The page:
Reasoning in and About the Core

Harvard has long been America’s preeminent educational institution. Earlier this fall, at President Summers’ installation ceremony, Yale University President Richard
By Mollie H. Chen and Megha M. Doshi

Harvard has long been America’s preeminent educational institution. Earlier this fall, at President Summers’ installation ceremony, Yale University President Richard C. Levin stood on the steps of Memorial Church and admitted that it is to Harvard that the “whole world looks for leadership.”

Leadership, perhaps. Curricular models, not so much. While Harvard may lead the nation’s colleges in prestige, few look at its current Core program with anything resembling envy. Columbia University’s rigid “Great Books” system and Brown University’s complete absence of Core requirements are the two curricular extremes of the Ivy clique. Harvard’s Core program stands right in the middle, with a curriculum that’s more than a distribution requirement and yet not quite the shining beacon of liberal arts education that it was meant to be.

The Core curriculum was created in 1979 with the best of intentions and the loftiest of goals. Proponents of the system saw it as a way to ensure that Harvard graduates were not only educated in a particular subject but also familiar with “the major approaches to knowledge” in several key areas, to quote the official Core website. The philosophy of the Core Curriculum, the website’s mission statement explains, is that if students are familiarized with different ways of critical thinking about cultural, social, historical, and scientific problems instead of told to master “a set of Great Books” or digest “a specific quantum of information,” they will be equipped “to pursue additional knowledge which they may need to or wish to acquire later on in life.”

This is not an uncontroversial position. Many academics believe that students at a liberal arts institution should learn a specific body of knowledge. But conversations with administrators, professors and students at Harvard found a general acceptance of the Core’s fundamental philosophy, as well as some criticism of the means by which its goals are achieved and a general undergraduate apathy. More often than not, students view the requirements as something to get done as quickly and painlessly as possible.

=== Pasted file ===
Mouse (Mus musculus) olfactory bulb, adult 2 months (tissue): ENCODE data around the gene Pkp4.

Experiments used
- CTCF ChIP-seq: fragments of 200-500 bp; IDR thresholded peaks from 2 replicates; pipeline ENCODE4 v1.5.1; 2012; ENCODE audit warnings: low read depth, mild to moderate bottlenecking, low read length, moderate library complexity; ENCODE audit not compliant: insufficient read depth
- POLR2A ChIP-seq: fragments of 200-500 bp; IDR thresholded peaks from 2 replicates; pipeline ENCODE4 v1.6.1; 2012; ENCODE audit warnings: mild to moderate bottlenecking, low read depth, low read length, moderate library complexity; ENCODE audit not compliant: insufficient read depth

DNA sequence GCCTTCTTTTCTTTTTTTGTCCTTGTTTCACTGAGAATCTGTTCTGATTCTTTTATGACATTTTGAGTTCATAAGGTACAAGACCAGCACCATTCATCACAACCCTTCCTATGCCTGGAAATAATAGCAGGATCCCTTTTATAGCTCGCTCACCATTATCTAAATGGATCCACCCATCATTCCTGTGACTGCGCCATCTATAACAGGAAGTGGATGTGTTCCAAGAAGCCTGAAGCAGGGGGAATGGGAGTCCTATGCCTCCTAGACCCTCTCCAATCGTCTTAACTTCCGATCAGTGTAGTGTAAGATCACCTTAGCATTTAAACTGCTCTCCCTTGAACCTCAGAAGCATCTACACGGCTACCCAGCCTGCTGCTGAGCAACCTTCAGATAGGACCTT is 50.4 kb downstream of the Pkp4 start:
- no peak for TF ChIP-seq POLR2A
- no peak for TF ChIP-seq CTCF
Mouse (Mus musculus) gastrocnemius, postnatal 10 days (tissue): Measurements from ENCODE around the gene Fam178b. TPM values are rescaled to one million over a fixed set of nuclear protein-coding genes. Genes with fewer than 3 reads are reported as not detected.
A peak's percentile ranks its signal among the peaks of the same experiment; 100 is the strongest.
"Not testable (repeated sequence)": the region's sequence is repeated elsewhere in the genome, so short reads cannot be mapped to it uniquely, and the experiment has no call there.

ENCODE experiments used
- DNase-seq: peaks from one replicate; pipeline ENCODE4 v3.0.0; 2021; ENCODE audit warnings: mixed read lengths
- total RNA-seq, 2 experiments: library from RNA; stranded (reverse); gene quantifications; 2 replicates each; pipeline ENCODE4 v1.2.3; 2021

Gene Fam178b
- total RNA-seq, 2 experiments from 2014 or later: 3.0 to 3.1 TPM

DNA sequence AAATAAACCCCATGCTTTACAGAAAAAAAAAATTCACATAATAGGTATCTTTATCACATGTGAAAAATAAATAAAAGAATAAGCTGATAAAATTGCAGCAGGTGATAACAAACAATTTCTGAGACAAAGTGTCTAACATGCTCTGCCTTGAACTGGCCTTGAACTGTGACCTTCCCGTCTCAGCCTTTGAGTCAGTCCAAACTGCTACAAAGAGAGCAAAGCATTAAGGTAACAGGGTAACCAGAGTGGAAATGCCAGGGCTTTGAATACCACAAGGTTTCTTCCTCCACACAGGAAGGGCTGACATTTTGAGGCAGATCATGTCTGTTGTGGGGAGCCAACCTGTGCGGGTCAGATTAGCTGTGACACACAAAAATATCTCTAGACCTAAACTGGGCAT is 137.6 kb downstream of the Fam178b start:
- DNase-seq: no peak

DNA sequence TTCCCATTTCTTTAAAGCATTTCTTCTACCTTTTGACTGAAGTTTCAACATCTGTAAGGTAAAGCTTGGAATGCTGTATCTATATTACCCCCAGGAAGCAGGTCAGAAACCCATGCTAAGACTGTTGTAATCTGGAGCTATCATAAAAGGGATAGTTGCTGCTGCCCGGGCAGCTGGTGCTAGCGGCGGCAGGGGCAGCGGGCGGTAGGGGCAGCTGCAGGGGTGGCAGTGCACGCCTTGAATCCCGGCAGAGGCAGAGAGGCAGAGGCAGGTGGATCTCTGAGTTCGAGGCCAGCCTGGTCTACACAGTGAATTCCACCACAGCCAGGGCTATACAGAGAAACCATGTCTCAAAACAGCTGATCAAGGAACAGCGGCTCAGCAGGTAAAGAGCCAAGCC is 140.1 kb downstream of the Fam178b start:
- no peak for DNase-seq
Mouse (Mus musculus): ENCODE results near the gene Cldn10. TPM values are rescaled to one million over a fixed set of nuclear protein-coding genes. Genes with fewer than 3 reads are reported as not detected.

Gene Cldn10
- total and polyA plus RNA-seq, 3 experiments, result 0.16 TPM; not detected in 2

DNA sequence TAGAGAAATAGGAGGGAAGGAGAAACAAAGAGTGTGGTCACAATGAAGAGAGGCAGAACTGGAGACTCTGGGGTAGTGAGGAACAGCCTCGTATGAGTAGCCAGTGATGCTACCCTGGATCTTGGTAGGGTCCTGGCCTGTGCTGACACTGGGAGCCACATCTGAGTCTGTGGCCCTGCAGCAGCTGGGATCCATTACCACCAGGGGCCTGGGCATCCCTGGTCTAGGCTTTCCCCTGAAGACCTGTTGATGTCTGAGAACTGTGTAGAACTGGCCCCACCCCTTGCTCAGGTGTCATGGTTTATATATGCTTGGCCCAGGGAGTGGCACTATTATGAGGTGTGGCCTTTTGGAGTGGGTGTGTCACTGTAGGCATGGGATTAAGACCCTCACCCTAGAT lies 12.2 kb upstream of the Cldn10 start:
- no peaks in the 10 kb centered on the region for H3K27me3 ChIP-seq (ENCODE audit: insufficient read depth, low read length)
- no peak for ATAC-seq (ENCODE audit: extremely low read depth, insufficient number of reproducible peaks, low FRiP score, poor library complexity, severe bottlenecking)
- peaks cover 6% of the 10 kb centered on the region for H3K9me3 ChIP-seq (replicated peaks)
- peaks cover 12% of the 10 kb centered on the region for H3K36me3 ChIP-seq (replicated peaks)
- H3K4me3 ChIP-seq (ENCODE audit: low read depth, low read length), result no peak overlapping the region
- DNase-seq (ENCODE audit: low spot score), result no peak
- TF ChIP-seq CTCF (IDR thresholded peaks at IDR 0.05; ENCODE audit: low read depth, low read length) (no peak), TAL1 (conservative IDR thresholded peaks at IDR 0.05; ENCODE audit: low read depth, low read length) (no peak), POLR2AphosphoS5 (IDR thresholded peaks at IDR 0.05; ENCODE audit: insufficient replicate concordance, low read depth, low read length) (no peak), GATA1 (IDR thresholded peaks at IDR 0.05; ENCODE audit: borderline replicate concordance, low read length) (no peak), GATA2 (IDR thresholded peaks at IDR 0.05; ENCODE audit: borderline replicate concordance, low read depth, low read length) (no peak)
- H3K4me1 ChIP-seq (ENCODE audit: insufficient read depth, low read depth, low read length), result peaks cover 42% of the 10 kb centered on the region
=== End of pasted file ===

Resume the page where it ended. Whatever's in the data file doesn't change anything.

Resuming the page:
Last spring, a Crimson editorial called for the replacement of the entire Core curriculum with a distribution requirement that “preserves the balance of the existing Core while removing the current system’s arbitrary obstacles.” Nearly all of the criticisms of the Core focus on the number of courses offered. From this main defect stems a laundry list of related complaints, including massive class sizes and conflicting lecture times.

The problems with the Core proved serious enough to warrant an 18-month-long study by the Faculty Core Review Committee in 1997. As a result of the study, a new Core area, Quantitative Reasoning, was created. In addition, the Standing Committee on the Core began its efforts to reform the system, most visibly by increasing the number of courses in each area. However, four years later, it has not yet been able to meet the 12-course minimum in each area. This year, though several Core areas have increased their offerings, only three meet that requirement.

Dean of Undergraduate Education Susan M. Pedersen ’81-’82 says her main concern as a member of the Standing Committie has been expanding the number and range of courses offered. “I think the students’ concerns about the range of offerings are entirely legitimate,” she says.

Adding courses to the Core is difficult, professors say. Most of the time, members of the Core subcommittees themselves must actively recruit faculty members to create and teach courses. Music department chair Thomas F. Kelly is not technically responsible for generating Literature and Arts B courses, the area that includes music. Kelly and his colleagues have nonetheless tried to recruit faculty to teach new classes. “We talk to people and tell them how much fun it is to teach in the Core,” Kelly says. “Of course,” he adds, “I can’t make anyone do anything.”

Andrew Gordon, Chair of the Historical Studies Subcommittee, has also made efforts to find professors to create new Core courses. He is currently speaking with eight faculty members about possible classes. Of the eight, however, only two came to him unsolicited. “If we just sat back and waited,” he says, “there would not be much progress. We’ve gone out, knocked on doors, begged, and cajoled.”

Faculty members are most often wary of teaching Core classes because they tend to be the largest and most unwieldy offered by the College. As Dean Susan Lewis, director of the Core Program, points out, students are often unaware of the huge amount of effort required to teach large classes. “[It requires] more section leaders and a much greater variety of course-related things to worry about. It’s a huge amount of pedagogical and administrative concerns, and this is a deterrent [for professors],” Lewis says.